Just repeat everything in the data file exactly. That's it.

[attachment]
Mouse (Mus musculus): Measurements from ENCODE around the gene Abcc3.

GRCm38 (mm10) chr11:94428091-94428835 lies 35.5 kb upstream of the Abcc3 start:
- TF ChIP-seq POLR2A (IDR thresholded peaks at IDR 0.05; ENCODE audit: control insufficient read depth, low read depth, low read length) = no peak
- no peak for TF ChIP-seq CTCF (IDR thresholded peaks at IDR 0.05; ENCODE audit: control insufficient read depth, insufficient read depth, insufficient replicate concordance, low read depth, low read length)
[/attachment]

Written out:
Mouse (Mus musculus): Measurements from ENCODE around the gene Abcc3.

GRCm38 (mm10) chr11:94428091-94428835 lies 35.5 kb upstream of the Abcc3 start:
- TF ChIP-seq POLR2A (IDR thresholded peaks at IDR 0.05; ENCODE audit: control insufficient read depth, low read depth, low read length) = no peak
- no peak for TF ChIP-seq CTCF (IDR thresholded peaks at IDR 0.05; ENCODE audit: control insufficient read depth, insufficient read depth, insufficient replicate concordance, low read depth, low read length)